Things are changing in the pop culture space, and we're super stoked about gender diversity and identity being recognised and promoted by stalwarts in the industry.
Comic con's zero harassment tolerance. Cosplay is indeed NOT consent.
This year Comic Con Delhi upped its zero tolerance policy for all harassment and made its stance on consent crystal clear.
In a clearly laid out set of guidelines, the organisers made sure the message was loud and clear for everyone to see and adhere to. While any sort of unsolicited sexual attention was straight up forbidden, the guidelines also went on to state that no one is allowed to harass anyone on the basis of race, gender, gender identity, disability, size, sexual orientation, age, and so on.
It was heartening to see how one of Delhi's largest events was taking harassment seriously and was ready to go the extra mile to make everyone feel safe and secure, and ensure everyone enjoys themselves equally at the venue.
Empowered female characters for the win!
Brilliant new artists and comic creators showcased their talents. But for us, what stood out the most was importance given to gender diversity, strong female characters, and gender identity. Out of the many instances where artists had upped their representation game, here are some that caught our attention.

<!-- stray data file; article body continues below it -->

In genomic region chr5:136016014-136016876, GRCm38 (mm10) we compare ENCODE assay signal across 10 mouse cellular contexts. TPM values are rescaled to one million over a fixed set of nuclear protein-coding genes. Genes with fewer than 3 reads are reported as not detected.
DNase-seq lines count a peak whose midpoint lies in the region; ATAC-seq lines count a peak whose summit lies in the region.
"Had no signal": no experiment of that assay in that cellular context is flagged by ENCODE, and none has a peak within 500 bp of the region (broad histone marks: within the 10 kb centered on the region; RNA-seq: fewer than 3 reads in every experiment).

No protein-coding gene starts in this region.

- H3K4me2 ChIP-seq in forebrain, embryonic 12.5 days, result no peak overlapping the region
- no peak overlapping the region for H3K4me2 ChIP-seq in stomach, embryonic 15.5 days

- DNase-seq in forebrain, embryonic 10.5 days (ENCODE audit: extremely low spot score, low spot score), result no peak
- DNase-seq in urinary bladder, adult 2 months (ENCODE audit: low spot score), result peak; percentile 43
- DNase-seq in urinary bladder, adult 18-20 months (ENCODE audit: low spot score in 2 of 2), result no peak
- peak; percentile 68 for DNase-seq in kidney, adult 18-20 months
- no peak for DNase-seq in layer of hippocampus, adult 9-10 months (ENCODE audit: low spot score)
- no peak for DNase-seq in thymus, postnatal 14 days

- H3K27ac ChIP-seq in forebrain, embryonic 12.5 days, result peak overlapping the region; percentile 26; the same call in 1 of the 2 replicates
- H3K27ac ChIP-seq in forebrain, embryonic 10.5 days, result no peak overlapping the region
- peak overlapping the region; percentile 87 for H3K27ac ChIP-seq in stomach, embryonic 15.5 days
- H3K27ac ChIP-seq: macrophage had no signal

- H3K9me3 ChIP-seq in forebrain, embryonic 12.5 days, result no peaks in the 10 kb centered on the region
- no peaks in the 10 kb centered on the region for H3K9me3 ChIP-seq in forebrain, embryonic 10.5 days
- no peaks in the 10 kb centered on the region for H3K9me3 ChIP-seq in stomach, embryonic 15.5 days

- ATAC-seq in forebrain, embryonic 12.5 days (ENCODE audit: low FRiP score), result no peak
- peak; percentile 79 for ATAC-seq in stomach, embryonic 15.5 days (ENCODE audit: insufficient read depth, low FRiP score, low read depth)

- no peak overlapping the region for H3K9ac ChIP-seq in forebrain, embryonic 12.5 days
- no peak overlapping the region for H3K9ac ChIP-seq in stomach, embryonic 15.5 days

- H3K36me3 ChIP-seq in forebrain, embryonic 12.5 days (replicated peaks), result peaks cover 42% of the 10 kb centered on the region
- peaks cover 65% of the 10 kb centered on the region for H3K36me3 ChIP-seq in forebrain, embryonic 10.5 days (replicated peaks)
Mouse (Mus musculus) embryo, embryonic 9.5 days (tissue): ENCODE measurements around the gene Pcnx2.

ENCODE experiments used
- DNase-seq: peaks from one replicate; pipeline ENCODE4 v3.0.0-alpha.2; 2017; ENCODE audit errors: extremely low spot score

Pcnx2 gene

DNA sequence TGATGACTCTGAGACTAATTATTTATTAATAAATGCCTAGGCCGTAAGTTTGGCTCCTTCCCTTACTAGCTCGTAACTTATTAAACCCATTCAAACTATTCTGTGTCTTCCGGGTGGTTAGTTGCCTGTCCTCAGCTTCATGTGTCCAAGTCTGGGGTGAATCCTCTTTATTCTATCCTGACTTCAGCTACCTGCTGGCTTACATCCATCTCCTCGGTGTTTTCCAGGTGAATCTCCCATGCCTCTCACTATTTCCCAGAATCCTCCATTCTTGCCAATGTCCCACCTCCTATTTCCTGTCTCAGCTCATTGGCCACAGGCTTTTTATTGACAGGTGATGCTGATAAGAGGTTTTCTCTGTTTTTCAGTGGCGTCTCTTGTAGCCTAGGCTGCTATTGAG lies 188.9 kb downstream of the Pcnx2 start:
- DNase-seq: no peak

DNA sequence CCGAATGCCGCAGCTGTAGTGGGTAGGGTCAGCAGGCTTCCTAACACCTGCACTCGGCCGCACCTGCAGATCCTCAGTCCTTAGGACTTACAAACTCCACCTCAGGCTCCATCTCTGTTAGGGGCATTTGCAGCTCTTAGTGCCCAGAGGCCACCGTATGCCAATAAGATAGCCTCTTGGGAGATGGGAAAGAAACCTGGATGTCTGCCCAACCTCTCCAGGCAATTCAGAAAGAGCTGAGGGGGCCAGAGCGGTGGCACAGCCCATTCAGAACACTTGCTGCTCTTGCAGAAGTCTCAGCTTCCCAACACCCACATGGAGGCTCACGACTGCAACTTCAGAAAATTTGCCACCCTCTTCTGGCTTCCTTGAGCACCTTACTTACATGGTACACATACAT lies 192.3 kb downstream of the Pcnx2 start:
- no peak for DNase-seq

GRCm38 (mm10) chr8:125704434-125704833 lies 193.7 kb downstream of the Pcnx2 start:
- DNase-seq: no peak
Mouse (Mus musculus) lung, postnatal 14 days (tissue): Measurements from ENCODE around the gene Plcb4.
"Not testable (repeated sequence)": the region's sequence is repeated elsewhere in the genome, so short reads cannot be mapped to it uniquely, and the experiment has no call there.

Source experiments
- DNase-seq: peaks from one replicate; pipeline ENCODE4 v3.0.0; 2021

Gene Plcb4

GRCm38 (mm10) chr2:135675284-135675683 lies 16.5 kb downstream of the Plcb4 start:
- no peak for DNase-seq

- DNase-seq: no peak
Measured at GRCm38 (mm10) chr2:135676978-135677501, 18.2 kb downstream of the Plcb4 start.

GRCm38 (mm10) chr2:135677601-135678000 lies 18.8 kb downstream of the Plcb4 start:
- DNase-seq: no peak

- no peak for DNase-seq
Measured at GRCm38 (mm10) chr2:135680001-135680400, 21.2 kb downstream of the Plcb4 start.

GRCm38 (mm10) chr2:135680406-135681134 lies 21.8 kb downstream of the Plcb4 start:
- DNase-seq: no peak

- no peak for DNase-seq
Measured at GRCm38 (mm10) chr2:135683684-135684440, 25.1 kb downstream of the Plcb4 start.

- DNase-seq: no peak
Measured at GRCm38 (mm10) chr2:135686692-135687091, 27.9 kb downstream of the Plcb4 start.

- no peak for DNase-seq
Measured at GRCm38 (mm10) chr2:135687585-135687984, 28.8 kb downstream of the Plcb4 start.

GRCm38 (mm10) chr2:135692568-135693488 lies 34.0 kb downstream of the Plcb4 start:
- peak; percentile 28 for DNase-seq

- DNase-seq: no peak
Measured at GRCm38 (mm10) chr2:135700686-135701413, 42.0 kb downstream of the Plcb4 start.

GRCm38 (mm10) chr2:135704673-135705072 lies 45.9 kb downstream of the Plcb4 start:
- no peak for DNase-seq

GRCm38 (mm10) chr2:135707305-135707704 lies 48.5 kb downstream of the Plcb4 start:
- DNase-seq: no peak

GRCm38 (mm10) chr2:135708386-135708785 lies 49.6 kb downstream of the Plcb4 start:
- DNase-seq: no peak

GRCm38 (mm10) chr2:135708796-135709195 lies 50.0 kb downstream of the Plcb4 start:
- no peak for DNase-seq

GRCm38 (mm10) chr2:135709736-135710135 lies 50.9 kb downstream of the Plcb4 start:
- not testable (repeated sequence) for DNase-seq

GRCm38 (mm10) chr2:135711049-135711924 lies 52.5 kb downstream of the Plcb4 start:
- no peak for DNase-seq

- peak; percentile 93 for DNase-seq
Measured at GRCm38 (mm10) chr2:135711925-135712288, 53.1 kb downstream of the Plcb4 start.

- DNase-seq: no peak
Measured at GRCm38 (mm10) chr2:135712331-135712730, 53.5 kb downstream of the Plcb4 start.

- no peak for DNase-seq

In a world rampant with gender bias and violence against women Priya's Shakti comes as a much needed antidote to an inherently patriarchal Indian setup. The protagonist of the comic series is inspired by Hindu mythology and the stories are modeled after rural Indian women. That said, what caught our attention was the hero of the comic, who is a rape survivor and a crusader for women's issues fighting gender violence on behalf of its victims. As of now there isn't a set villain in the series, and according to the creator of the series, "Priya's nemesis is patriarchy."
Not only does a character like this bring in a welcome change in the paradigm of what appropriately defines strength, it also instills a sense of courage and empathy to those affected by gender violence, and subtly presents feminism in a traditional avatar. Two thumbs up to Priya's Shakti and their brilliant take on women empowerment.
Get a free copy of the first issue here .
Stranger Than Fiction
Marcus Santiago and Raj Das' three stories, collectively called Stranger than Fiction , really stood out. The protagonists of all three stories, Blood Bank , Satellite Girl , and Significant Others , were all female, and one of the primary characters in Significant Others is a transgender woman. Marcus insists that the characters weren't female intentionally, but that the plot just went that way, and it made more sense to make them female. He was raised by two strong women, and doesn't think there's anything wrong with stories about women, because in real life, these stories exist.